Last week Lois had a really good game. What we parents expected this week is something similar, even not as good a game. However, what we see in front of our eyes is something below the par, no effort shown, a game that is totally crap in a coach's eye.
Every time when the other teams shoots, Lois stays at the perimeter looking forward to a pass. She never try to run into the restricted area and for a rebound. She is in an "audience mode" that she only use her eyes to defence. As a coach father, I tried to remind her by yelling to an extend that the other parents thinks that I am really disturbing them. The result is in vain. My daughter just didn't listen. She may have hustled like 5% more but most of the time she is in the "audience mode".
When we got back home I started the "interrogation". She denied her playing without effort. I asked the why and she just gave me "I am sorry." but didn't tell me the real reason. I thought may be she is panic during the game that have affected her performance. I tried to find an excuse for her but my natural coach instinct don't feel right. She was not doing what she should do or was doing last week even after I reminded her repeatedly.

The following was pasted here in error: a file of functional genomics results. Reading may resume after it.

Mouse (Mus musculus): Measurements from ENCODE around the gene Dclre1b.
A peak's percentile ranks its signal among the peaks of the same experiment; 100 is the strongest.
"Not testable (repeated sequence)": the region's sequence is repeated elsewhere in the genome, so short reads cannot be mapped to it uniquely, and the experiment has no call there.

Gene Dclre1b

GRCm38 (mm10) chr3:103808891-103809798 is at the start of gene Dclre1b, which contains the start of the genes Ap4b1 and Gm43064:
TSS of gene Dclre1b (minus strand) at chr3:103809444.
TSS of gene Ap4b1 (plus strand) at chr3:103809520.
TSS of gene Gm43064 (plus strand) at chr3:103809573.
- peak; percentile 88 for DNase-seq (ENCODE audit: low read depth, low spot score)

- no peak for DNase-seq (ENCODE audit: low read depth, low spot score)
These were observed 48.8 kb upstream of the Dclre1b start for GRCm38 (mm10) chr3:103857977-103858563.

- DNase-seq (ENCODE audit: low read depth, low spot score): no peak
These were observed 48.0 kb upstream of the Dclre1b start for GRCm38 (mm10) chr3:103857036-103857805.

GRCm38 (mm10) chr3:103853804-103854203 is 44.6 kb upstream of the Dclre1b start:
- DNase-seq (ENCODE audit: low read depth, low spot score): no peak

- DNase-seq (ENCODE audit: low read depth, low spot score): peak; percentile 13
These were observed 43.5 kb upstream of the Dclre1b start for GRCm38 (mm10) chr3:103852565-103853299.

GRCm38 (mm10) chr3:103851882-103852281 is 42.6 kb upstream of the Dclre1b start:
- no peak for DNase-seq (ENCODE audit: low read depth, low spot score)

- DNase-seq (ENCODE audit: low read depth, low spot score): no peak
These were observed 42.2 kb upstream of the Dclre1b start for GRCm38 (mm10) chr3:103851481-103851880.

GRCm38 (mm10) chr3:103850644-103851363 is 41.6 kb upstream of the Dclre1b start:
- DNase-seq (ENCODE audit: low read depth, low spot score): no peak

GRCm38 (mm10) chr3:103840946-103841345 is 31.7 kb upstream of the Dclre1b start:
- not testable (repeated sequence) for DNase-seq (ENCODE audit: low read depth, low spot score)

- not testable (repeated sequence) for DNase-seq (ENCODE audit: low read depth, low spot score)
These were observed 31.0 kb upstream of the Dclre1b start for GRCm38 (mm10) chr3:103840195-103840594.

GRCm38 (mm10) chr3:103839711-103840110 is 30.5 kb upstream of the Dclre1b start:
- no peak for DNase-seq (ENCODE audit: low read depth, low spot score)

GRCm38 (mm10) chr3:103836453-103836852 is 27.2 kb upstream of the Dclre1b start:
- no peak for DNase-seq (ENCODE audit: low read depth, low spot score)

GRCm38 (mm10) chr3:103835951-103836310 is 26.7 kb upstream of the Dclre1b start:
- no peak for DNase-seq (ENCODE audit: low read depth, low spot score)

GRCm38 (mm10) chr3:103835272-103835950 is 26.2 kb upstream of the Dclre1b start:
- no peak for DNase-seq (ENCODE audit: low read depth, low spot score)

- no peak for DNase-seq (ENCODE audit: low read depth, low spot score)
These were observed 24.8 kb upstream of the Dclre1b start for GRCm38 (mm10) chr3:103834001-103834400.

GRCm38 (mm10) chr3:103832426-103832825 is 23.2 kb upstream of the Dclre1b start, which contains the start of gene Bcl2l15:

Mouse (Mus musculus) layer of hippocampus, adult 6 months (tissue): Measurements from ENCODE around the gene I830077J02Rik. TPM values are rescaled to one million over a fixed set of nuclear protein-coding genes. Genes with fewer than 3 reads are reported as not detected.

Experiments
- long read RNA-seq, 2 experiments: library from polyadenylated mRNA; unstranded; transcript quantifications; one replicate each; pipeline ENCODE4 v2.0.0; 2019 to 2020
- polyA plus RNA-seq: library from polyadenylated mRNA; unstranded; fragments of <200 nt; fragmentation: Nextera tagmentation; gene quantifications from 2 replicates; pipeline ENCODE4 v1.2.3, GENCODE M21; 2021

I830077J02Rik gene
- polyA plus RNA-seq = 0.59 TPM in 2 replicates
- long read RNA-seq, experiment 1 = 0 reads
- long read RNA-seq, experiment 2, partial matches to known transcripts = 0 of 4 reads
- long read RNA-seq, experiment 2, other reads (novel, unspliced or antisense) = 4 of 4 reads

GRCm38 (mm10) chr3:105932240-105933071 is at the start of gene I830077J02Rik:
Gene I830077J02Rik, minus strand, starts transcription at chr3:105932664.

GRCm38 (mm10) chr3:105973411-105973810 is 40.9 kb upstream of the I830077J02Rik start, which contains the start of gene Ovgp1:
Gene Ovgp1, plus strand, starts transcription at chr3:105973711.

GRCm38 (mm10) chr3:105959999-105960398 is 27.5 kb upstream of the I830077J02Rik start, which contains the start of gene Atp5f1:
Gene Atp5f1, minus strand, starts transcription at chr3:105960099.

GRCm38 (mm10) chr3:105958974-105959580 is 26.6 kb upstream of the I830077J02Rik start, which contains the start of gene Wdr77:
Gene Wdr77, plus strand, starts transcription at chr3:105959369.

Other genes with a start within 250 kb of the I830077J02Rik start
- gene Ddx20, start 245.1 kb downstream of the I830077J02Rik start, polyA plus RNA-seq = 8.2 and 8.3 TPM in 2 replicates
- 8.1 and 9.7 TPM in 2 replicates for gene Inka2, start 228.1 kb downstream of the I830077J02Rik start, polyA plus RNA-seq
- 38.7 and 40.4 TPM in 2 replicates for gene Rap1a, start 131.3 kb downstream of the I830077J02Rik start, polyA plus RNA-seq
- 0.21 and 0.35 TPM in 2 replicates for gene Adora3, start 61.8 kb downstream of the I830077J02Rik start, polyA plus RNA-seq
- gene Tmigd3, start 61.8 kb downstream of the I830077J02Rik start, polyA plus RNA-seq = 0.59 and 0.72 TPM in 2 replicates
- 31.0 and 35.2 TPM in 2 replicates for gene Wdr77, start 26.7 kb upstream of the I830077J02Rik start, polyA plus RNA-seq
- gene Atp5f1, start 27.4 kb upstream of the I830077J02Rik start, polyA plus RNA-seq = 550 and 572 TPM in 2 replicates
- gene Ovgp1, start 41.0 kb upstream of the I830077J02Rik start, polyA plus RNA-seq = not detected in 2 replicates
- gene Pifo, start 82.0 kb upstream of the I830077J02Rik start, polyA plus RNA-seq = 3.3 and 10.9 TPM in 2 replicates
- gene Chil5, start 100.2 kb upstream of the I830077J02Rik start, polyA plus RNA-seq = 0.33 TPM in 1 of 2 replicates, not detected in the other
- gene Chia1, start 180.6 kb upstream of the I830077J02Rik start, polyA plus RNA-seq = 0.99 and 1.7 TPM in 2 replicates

What added to my anger was she was not willing to do the dribbling cycles that she did regularly. I asked her why and she told me it was cold outside. I never force her to do anything if she was not willing to do as I believe this doesn't help. Hence, she was playing badly during games and not doing the drills that she regularly did.
My disappointment and frustration escalated and I felt that my whole weekend was bad just because of my daughter's response. My faith in my daughter's ability and her virtues were all gone. I tried not to throw my temper to her by avoiding contact with my daughter. I gave her cold shoulder to her requests. I tried to forget and find excuses for her poor performance. I told myself things like, "She is still young and is 7 years old. Maybe girls at this age are like that?"
As a coach and a basketball player, I learnt that if you have a bad game you need more practice. I expected my daughter to be the same. It definitely is not her philosophy. I asked myself what have I done wrong?
I wake up this morning trying to tell myself just forget about it and maybe the next day my GOOD girl will be "BACK". However, when my daughter came to me I asked the same question again, "why you plays like that?"
I replayed the game video to her and asked her what she was thinking by standing in the perimeter whereas all others was doing defence and hustling for a defensive rebound. She said she didn't know why. I said if you didn't know why you keep running around the perimeter! You should have just stood still but you were running around the perimeter. I asked if she was there hoping someone would rebound the ball and pass to her so she can score.
She said, "Yes."
Eventually I understood why she didn't play as hard. It is because she thought she was good and she just needn't play as hard as others. This is arrogance.
Kids do not need to learn to become arrogant. There is something inside their brain that breeds arrogance.
This little gift was given by my girl.